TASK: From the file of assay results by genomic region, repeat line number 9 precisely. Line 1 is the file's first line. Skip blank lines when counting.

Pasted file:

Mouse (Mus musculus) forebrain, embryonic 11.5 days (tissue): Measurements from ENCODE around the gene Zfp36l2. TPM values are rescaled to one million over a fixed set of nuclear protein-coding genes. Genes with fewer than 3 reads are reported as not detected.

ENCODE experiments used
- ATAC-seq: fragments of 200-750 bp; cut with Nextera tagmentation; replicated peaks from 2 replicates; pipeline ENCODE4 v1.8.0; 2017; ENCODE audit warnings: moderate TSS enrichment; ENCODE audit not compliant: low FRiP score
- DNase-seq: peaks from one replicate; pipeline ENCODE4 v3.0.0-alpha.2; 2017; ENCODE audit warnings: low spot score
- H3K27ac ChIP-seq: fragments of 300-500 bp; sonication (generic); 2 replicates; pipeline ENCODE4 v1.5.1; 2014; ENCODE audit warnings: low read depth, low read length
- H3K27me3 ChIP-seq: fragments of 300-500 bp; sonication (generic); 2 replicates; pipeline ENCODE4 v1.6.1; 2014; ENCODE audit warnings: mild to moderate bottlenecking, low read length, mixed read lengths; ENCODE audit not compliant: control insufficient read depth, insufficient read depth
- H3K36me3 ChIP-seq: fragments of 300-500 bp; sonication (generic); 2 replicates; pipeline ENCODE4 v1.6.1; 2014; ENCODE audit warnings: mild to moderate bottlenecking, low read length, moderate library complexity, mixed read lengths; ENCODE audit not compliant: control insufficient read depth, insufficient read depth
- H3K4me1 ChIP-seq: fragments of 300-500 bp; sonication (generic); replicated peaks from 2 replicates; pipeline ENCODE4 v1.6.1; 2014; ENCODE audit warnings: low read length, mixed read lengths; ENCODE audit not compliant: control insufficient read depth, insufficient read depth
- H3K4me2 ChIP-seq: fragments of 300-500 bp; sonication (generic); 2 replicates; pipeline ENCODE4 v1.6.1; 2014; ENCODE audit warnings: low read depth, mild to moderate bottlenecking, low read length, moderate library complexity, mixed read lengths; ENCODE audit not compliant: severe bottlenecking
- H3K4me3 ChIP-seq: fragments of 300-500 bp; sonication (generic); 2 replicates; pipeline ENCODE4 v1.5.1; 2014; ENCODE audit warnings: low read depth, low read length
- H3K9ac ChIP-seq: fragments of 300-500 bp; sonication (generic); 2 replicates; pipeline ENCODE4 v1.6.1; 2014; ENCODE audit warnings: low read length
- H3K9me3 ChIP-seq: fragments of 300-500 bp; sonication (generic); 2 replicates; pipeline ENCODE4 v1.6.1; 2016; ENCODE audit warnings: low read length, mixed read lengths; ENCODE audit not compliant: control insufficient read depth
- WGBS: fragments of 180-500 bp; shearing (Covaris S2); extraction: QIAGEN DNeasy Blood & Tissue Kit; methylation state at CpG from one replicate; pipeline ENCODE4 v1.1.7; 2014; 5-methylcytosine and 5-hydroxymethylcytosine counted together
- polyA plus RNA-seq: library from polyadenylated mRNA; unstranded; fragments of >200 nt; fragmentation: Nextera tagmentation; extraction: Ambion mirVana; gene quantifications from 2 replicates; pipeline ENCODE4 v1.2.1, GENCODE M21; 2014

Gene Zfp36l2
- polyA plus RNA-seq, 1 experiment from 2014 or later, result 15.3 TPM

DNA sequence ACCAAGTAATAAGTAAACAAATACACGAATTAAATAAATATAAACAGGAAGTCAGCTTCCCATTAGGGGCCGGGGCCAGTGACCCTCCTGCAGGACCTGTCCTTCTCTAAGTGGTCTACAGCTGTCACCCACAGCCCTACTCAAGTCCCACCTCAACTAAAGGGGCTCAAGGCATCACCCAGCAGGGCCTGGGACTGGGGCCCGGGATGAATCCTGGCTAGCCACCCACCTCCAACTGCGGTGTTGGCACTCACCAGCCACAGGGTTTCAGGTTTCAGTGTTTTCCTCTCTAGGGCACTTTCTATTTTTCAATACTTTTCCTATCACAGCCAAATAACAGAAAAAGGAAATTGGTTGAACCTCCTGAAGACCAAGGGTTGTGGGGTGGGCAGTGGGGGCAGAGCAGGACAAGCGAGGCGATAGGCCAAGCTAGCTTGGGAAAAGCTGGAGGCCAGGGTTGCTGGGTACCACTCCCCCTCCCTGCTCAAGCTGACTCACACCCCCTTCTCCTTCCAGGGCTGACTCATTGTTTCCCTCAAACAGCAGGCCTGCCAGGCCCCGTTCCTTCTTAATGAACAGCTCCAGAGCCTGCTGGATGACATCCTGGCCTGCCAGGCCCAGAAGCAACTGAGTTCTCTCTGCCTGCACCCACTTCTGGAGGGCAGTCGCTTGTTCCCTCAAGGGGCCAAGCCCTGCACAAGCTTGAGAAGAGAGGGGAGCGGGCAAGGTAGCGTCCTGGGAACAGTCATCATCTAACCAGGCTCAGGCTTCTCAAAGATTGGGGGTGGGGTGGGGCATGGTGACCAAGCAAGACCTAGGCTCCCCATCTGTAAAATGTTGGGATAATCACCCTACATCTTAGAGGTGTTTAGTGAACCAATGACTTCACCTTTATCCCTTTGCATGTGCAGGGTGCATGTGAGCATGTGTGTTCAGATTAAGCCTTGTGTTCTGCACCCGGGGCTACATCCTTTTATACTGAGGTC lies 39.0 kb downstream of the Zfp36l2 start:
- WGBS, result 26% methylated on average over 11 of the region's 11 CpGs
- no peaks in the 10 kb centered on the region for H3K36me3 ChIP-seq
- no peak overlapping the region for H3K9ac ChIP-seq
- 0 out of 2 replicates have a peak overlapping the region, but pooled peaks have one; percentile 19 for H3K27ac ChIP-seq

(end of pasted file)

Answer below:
- H3K4me2 ChIP-seq: fragments of 300-500 bp; sonication (generic); 2 replicates; pipeline ENCODE4 v1.6.1; 2014; ENCODE audit warnings: low read depth, mild to moderate bottlenecking, low read length, moderate library complexity, mixed read lengths; ENCODE audit not compliant: severe bottlenecking